Superconducting materials will transform
key magnet, power engineering and medical technologies. The discovery
of high-temperature superconducting ceramics in the 1980s brought
their widespread use closer, but superconductivity is critically dependent
on correct alignment of crystalline grains, and industrial application
has been held back by the difficulty of producing large objects. This
project has developed a new process for texturing bulk ceramics by
seeding them with aligned single crystal fibres of an inert material.
CRT-fabricated products are already in use in research installations
where extremely powerful magnets are required, and are currently being
tested by the national grids of countries around the world.
The Composite Reaction Texturing (CRT) technology
had already been demonstrated in principle, and patented, by Dr
Jan Evetts of the University of Cambridge's Department of Materials
Science and Metallurgy. The three-year project was designed to develop
the process to the stage of full applicability, and has done so
with such success that CRT products are already finding significant
applications. Although only one of a number of competing new superconductor
fabrication technologies, it promises to gain an important position
in the field.
Superconductivity was originally demonstrated at temperatures close
to absolute zero. So-called high-temperature superconductors, on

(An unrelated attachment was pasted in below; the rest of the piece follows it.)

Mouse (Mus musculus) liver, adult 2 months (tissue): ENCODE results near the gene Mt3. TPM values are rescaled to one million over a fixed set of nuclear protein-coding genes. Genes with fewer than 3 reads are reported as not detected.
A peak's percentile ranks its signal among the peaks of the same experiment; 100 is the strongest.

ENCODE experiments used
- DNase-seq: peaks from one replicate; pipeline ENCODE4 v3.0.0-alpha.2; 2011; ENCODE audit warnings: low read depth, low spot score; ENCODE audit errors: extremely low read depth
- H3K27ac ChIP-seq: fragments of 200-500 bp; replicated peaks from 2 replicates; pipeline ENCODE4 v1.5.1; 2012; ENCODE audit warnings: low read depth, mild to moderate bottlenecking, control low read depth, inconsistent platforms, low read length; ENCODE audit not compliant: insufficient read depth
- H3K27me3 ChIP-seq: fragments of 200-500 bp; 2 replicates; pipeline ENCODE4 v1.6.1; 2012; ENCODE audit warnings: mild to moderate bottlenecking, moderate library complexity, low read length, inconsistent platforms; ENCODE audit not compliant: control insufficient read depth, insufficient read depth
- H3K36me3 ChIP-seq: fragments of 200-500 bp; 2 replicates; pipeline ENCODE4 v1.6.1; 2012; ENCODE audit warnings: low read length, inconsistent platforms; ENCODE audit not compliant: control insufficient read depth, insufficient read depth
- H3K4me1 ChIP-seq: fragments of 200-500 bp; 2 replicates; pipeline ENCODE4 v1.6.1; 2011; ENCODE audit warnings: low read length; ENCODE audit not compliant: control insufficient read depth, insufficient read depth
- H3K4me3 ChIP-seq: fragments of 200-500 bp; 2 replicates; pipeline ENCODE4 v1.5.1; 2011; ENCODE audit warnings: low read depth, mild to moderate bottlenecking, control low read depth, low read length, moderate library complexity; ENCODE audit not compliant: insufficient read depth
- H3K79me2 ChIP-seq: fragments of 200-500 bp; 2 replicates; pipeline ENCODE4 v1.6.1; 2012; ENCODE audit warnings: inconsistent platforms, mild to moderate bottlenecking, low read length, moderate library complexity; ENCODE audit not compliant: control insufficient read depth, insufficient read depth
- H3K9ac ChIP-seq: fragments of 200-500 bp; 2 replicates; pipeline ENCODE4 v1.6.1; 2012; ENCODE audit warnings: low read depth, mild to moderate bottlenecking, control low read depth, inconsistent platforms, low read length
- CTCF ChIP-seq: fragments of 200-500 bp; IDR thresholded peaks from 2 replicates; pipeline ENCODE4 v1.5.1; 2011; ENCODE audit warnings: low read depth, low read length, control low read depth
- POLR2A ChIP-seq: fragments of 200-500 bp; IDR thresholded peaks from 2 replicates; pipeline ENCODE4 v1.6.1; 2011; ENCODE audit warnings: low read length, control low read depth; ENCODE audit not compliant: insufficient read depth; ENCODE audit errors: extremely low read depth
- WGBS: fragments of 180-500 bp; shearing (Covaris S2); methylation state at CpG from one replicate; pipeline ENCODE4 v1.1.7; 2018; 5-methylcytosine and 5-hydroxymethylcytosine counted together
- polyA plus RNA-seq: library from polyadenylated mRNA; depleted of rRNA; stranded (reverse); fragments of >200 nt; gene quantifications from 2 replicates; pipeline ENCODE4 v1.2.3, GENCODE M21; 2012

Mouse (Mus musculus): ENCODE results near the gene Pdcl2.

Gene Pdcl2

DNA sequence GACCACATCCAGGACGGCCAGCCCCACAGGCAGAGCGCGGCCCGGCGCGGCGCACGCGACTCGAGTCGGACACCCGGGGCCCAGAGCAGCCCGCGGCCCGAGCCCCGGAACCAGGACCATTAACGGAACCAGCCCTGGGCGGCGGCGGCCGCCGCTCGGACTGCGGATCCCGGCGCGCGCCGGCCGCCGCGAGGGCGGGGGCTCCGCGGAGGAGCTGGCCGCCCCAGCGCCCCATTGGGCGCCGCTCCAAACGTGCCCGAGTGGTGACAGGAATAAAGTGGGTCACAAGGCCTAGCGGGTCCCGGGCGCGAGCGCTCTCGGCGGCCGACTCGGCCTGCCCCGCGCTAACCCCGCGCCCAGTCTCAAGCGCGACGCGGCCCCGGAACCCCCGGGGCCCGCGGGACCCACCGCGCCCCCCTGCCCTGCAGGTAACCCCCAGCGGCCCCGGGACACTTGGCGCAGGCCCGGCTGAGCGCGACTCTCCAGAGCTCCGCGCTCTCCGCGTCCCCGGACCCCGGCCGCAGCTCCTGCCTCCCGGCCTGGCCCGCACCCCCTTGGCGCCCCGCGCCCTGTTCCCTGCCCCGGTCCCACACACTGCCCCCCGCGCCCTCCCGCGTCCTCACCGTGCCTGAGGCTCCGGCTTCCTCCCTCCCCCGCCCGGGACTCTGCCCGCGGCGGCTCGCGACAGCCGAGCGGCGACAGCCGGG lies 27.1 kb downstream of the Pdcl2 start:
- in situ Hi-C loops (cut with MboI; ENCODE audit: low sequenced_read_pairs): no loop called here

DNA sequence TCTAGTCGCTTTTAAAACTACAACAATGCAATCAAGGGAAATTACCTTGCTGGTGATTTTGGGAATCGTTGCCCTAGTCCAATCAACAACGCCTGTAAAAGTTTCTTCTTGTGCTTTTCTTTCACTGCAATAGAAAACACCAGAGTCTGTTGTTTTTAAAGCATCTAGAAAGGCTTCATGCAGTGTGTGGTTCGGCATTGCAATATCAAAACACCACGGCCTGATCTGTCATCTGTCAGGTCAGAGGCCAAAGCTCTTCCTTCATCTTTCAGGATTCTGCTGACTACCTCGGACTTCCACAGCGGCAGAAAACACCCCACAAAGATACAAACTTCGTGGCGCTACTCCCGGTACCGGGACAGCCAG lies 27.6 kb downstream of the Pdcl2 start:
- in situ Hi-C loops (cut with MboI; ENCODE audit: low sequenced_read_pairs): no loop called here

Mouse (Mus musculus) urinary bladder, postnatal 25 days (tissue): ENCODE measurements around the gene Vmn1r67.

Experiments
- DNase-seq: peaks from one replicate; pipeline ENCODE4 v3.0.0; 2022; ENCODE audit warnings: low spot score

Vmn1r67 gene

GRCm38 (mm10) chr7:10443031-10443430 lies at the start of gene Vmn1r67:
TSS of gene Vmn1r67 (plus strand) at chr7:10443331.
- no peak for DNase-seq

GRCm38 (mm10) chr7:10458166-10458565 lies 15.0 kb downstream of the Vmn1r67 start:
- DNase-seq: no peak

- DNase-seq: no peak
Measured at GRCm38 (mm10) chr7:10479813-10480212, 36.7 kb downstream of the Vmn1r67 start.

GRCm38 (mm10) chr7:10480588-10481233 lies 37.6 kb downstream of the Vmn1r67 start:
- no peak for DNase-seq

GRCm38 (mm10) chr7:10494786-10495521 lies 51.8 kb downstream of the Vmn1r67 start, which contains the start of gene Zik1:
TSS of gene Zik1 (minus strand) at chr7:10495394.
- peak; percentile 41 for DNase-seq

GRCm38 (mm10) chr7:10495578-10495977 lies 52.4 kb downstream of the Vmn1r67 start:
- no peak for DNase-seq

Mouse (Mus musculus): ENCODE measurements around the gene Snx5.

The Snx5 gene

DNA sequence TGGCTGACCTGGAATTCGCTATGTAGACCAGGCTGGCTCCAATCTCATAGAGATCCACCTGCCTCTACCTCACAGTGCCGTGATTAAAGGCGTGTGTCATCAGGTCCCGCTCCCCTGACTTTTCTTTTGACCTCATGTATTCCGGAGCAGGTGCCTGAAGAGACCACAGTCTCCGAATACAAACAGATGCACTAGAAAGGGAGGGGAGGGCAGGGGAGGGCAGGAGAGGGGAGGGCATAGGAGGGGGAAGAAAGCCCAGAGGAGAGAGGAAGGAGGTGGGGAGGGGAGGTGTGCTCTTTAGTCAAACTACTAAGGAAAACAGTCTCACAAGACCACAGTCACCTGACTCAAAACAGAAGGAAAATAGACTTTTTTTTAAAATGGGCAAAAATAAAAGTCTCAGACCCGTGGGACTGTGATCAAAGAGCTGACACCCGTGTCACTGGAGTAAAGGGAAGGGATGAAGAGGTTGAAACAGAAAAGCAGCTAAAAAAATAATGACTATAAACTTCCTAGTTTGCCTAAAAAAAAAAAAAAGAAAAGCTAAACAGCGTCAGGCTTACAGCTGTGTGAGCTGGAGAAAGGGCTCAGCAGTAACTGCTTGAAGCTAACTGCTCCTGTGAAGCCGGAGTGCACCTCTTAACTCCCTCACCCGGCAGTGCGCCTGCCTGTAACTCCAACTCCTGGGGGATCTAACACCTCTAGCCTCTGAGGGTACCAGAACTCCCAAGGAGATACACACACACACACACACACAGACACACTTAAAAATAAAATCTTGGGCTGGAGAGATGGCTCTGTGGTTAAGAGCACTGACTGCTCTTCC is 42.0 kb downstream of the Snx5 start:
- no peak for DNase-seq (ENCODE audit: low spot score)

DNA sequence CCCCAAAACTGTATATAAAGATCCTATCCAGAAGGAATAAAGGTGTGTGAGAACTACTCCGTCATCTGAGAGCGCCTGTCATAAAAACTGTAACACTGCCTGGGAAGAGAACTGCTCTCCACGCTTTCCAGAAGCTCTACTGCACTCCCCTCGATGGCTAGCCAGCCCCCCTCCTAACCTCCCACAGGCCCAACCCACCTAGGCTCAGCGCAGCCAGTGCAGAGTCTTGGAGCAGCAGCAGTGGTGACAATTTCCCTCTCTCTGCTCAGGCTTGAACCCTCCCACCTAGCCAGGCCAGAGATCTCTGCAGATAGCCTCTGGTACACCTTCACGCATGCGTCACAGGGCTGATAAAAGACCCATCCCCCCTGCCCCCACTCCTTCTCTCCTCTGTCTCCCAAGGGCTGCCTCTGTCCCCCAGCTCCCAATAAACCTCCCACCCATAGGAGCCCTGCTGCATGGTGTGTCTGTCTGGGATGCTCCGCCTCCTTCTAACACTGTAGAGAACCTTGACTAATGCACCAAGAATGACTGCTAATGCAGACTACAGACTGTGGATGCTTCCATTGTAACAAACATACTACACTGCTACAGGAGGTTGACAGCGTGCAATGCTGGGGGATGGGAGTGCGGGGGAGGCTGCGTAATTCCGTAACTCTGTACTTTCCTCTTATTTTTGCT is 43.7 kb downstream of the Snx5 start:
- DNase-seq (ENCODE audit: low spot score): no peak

the other hand, operate at over 80°K, around the temperature of
liquid nitrogen, and are therefore far easier and cheaper to use.
However, prospects for their application are still largely dependent
on the development of new materials processing techniques. Until
recently, there was no known way of producing large, strong, high-current
conductors which could meet the engineering specifications required
for industrial use.
Persuading the brittle to bend
Materials scientists faced two problems in particular. First, ceramics
tend to be brittle. Winding or cutting superconducting ceramic rods
to form magnet coils or other complex artefacts is all but impossible.
Second, their superconductivity is limited by the highly layered
ceramic microstructure. The transport of electrical current is impeded
by grain boundary impurities, and unless the crystals are aligned,
current can only be carried in the plane of the layers.
The CRT process overcomes both these limitations with a single imaginative
leap. The ceramic precursor powders are mixed with plasticisers,
binders and solvents to form a malleable paste, allowing products
to be easily moulded, rolled, bonded and cut before they are fired.
Coils and large cross-section conductors can be shaped with considerable
precision. As there is little expansion, shrinkage or deformation
during melt processing, minimal final machining is needed to achieve
required engineering tolerances.
The easily-handled precursor paste also holds the secret to grain
alignment. Mixed into the paste, the ceramic precursor powders is
around 10% of single crystal fibres of MgO, a material which will
not react with during melting and solidification. The seeds themselves
may be aligned either magnetically or mechanically, by simple extrusion.
The principle of extrusion alignment can be understood by imagining
toothpaste contaminated by tiny needles. As the paste is squeezed
from the tube, the needles all line up, whatever their original
In the CRT process, the molten superconductor crystallises on the
fibres as it cools, and because the fibres have been aligned, so
too are the ceramic grains.
Flexibility for applications engineers
Extrusion is just one of a number of alignment techniques developed
by Dr Evetts and his Greek and Danish partners. By varying the viscosity
of the paste, and the combination of mixing, alignment and forming